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Shock collars: KC calls for outright UK ban

WOULD YOU believe it if you knew that dogs all over the UK, have electric shocks put into their necks by their owners, and even dog trainers?

Well unfortunately its true – manufacturers and some trainers are advocating the use of remote controlled electric collars including dog trainers in Cumbria, according to data collected by the Kennel Club as part of their ongoing campaign to ban electric shock collars.

Shock collars work by emitting painful shocks to the dog, increasing in pain level as the dog continues its ‘undesirable’ behaviour and by pressing a button, the shock is transmitted to the dog’s neck via two large prongs. They train a dog to respond out of fear of further punishment rather than through a natural willingness to obey through positive training.

Electric shock collars are readily available to anyone – with or without the knowledge of the harm they can do. And the marketing of shock collars can easily convince people that they are a fast ‘cure-all’ to every behavioural problem.

Those that have seen the affect of electric shock collars know of the damage they cause both in the short and long term.

Two examples found by the KC of the damage caused to dogs, both physically and mentally by the use of the devices show the stark facts.

Anjelica Steinker, of the Courteous Canine Dog School and Doggie Gym said; ‘A friend of mine rescued a Jack Russell Terrier after a professional dog trainer had used an electric shock collar to help house train her.

When the terrier came to my friend she was very fearful of urinating and constantly checked herself, presumably for urine. It took several months to housetrain this dog because of all the fear that was caused by the shock collar’.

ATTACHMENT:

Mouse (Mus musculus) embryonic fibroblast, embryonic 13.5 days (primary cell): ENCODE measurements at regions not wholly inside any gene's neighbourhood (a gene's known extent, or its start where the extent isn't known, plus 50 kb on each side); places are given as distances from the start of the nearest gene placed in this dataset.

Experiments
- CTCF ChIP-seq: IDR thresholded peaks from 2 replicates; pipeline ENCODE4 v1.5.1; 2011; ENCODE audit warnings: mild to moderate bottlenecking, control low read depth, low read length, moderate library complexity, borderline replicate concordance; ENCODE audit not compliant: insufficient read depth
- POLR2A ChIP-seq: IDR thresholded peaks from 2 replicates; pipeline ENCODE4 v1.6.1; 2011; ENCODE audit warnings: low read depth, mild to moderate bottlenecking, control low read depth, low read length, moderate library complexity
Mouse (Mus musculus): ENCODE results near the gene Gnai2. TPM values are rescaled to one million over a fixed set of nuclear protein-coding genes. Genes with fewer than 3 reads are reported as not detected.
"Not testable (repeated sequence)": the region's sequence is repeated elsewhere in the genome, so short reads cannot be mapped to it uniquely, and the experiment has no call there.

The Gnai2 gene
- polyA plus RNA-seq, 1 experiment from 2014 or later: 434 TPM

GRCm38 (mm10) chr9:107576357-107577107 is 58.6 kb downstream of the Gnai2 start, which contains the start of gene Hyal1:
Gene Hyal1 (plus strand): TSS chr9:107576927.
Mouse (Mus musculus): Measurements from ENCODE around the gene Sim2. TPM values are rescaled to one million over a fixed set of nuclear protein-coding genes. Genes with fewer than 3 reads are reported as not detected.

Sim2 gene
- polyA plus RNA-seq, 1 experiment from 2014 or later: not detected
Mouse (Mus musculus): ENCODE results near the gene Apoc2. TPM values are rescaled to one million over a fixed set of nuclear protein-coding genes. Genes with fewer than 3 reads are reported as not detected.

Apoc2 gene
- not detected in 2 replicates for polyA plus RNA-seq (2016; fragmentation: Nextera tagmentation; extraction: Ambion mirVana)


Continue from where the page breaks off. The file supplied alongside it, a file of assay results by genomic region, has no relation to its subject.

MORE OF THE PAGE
Pat Miller wrote for The;

‘Rufus was a typical adolescent Labrador Retriever: Rufus’s energy was a bit much for the younger children. A pet supply store (sold) a product that promised to solve problems with the push of a button. One rainy afternoon, a neighbour, sent his son out to the pen to take Rufus for a walk. Rufus wouldn’t let the boy get near him. He said Rufus had this green colour round his neck under the training collar. I carefully removed the collar to find a huge gaping hole in Rufus’ neck, under one of the prongs’.

Dr Susan Benson of the Animal Medical Centre in Preston, Idaho who treated Rufus’ injuries claimed: ‘This was one of the worst electrical burns I have seen other than dogs who have had contact with high power lines.’

Shock collars fail to address underlying behavioural problems and can give rise to more serious problems. Confusion over where the painful shock has come from means the dog is more likely to associate it with something in its immediate environment than with its behaviour at the time. This can make attacks on owners, other dogs and animals more likely.